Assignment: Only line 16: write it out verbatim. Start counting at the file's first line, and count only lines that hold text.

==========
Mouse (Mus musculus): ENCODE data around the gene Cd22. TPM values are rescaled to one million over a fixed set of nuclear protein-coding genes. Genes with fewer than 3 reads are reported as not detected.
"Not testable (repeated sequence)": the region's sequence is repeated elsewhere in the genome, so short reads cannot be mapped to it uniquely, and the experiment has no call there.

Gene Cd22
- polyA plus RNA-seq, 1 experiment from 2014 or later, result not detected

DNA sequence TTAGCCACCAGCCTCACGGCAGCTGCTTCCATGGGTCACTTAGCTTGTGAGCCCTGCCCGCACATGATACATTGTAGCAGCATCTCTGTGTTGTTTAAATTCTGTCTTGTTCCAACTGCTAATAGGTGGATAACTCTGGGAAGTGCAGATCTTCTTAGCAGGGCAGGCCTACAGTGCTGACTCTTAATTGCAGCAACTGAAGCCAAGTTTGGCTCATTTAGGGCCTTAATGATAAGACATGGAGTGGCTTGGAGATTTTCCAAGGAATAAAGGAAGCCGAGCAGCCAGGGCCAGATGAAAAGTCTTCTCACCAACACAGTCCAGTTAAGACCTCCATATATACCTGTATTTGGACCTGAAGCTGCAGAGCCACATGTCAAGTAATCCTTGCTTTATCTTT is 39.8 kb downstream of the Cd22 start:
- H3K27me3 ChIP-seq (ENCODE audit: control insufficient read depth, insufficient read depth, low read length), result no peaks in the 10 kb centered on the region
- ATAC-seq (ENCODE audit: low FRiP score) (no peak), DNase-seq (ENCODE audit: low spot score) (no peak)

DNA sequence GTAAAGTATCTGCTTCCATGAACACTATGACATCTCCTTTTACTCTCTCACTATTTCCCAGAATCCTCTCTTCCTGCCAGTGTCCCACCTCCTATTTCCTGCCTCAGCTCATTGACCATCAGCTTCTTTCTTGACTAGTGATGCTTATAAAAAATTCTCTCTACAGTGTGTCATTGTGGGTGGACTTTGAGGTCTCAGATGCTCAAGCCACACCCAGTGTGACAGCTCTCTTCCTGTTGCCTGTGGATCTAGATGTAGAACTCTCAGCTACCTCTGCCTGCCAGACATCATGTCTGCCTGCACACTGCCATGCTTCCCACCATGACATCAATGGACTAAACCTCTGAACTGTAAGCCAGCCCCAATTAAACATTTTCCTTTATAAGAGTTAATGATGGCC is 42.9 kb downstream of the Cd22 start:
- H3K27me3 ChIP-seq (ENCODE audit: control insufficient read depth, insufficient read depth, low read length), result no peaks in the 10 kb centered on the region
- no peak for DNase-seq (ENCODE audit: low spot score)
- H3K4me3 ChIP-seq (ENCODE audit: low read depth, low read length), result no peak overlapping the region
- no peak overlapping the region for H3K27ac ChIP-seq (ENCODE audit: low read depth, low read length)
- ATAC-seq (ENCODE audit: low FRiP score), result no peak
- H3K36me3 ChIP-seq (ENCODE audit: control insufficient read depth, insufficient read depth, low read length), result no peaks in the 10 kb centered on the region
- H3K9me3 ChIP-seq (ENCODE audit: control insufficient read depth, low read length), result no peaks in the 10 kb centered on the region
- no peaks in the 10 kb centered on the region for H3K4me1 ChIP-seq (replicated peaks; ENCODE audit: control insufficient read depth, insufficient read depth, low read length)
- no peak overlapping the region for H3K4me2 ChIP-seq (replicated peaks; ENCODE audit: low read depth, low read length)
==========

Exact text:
- no peaks in the 10 kb centered on the region for H3K4me1 ChIP-seq (replicated peaks; ENCODE audit: control insufficient read depth, insufficient read depth, low read length)